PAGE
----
These interesting times 24… months

Ad Rutten

By Ad Rutten, Executive Vice President & COO, Schiphol Group and President of ACI EUROPE.

Many of you will be aware of an American television show called ‘24’ about a man dealing with all kinds of extreme situations, surprises and alarming circumstances over the course of 24 hours. Given the shock sensitive nature of the aviation industry, I have sometimes wondered why television studios don’t make more dramas about aviation, invariably involving airports.

As I prepare to hand over my role as President of ACI EUROPE to my successor after the 21st ACI EUROPE Annual Congress hosted by ANA (Aeroportos de Portugal) in Lisbon this June, I look back at the twists and turns that our industry has faced these past 24 months and see that some are certainly worthy of the silver screen. But more than that, taking stock of all we achieved during that time, I am proud of how ACI EUROPE has advanced, strengthening its role for the future.

Indeed, together with the Board and staff of ACI EUROPE, we have done quite a lot to promote and defend the collective interests of our members. This has included dealing with immediate challenges, in particular the string of unprecedented crises and events affecting our industry. At all times, ACI EUROPE was involved, relying on our network of institutional and media contacts to the fullest and standing firm whenever needed.

But our actions have also involved looking at the long-term and charting an ambitious course for ACI EUROPE. To that end, we have conducted a thorough review of the direction and scope of the organisation, reflecting a changing environment and evolving expectations from our members. At all times, our chief objective has been to further reinforce our relevance as a trade association strongly focused on providing value to its membership.

The result has been a new Strategic Plan, which we adopted last year and which will drive ACI EUROPE to 2015. With increased resources for the first time ever – but still well below those available to other aviation associations, we have been faithful to our mantra that small is indeed beautiful and that it can be very efficient. We have built a stable and dedicated team of professionals in Brussels – a team I am not afraid to call our dream team, and we have set our overarching priority on raising the profile of airports as businesses in their own right. Therefore, I am confident that ACI EUROPE will continue to punch above its weight in the years to come.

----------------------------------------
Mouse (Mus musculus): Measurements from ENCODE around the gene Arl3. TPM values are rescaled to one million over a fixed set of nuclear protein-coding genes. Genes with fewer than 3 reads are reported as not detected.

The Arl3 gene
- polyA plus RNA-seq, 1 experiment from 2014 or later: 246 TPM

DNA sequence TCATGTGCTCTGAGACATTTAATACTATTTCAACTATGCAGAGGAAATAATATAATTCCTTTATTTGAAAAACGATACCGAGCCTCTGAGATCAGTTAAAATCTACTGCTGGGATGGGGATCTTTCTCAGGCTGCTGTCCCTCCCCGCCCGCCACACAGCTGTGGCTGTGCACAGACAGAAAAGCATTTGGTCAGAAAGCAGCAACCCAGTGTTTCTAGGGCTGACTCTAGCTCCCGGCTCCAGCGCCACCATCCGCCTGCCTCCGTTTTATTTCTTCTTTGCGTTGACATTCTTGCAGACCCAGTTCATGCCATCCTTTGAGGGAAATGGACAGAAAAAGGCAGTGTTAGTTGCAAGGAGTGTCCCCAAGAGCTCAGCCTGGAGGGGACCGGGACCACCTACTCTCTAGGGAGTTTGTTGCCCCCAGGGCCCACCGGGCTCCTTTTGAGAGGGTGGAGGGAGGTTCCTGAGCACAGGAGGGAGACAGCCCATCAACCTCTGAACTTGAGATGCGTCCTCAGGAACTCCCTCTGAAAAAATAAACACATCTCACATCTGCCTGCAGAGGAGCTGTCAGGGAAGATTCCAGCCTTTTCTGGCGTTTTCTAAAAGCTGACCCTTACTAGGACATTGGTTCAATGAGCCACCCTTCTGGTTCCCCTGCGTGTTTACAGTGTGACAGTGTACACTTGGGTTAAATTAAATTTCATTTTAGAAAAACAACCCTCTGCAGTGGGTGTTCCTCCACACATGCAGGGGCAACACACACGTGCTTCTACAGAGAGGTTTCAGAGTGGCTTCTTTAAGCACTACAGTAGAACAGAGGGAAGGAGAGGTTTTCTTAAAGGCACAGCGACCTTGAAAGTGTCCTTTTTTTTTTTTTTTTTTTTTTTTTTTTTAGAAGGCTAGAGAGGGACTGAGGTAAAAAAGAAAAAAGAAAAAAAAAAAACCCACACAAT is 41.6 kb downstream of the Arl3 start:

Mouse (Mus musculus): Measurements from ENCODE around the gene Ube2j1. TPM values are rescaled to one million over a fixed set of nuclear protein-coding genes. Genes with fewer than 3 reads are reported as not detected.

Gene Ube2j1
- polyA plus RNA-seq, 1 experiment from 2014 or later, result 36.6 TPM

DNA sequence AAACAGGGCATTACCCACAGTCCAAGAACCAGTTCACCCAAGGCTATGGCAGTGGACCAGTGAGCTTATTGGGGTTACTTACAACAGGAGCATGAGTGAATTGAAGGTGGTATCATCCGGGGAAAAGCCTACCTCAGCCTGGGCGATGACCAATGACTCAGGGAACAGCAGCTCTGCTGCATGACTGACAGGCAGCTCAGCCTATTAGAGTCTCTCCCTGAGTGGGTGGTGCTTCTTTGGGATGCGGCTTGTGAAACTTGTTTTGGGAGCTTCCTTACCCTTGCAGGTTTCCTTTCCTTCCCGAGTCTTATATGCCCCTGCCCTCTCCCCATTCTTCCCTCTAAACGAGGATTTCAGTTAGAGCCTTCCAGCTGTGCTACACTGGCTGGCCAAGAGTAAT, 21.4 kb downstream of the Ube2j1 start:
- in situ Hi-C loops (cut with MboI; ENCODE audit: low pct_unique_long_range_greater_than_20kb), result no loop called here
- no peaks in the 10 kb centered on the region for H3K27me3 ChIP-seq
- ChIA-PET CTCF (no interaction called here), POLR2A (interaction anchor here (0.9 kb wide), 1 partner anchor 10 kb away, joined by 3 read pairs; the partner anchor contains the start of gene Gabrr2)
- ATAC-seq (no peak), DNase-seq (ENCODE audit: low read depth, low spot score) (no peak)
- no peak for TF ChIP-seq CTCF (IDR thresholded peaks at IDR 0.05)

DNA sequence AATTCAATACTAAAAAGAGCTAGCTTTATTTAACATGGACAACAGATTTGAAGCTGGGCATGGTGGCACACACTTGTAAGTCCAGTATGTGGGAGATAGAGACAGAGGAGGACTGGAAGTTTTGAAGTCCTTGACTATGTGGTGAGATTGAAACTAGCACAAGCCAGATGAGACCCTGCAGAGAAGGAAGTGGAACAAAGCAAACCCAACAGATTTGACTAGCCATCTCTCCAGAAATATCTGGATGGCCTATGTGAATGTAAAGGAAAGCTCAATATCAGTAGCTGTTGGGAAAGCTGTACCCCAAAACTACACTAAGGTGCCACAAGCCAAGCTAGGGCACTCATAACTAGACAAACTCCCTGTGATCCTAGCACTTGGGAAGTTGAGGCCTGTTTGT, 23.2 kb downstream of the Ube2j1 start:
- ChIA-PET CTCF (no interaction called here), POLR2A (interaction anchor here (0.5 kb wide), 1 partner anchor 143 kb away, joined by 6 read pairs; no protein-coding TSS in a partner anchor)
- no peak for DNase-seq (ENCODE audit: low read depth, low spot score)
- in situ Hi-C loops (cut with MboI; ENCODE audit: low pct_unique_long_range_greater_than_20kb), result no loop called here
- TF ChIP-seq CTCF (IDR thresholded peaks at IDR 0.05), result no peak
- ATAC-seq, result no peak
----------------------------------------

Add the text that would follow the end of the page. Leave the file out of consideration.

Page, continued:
One of the key directions of our Plan has consisted of developing a more strategic approach to our advocacy activities. We have worked on this through new initiatives such as our 2010 Policy Outlook setting out a vision for Europe’s airports, our certification programme for carbon management, Airport Carbon Accreditation, or our Joint Action Plan on A-CDM (Airport Collaborative Decision Making) with EUROCONTROL and CANSO. The results have reinforced the brand equity of ACI EUROPE, coupled with progressively changing the perception of policy makers about our industry – so that they are more informed about its dynamics and evolution. As you can read in this issue, the White Paper Transport 2050 adopted last March by the European Commission reflects this progress.

Nevertheless, some of the old grudges die hard and we still have some way to go to convert all our critics. Despite radical changes in the aviation market place with airports now facing significant competitive pressures, some still consider us as monopolies treating airlines as cash cows. With only 19% of Europe’s airports revenues coming from airlines and total aeronautical revenues leaving us with an under-recovery of almost €5 billion, nothing could be further from the truth. Certainly, there is no time to rest. The recent security saga on LAGs (Liquids, Aerosols and Gels) reported in these pages reminds us that we can be confronted with very powerful private interest groups. Thankfully, David occasionally wins over Goliath…

Coming back to our Strategic Plan, another key direction has involved developing our role as a knowledge source for members, with a special emphasis on regional airports as well as on re-engaging with those members located outside the EU/EEA – in particular in Russian speaking countries. Finally, we have also revamped our communications. Our new website, about to be launched, and other members-only new communication tools reflect the importance that we attach to reaching out to our extended membership of more than 400 airports in 46 countries.

Looking ahead, challenges of all sorts will not stop coming our way – some more unexpected than others. But I am confident that we are well equipped to address them. For now, with a review of existing European regulations dealing with airport slots, ground handling, noise and State aid in the pipeline at the European Commission, ACI EUROPE is very busy – as usual – ensuring that the voice of airports is heard, defending our industry’s core interest.

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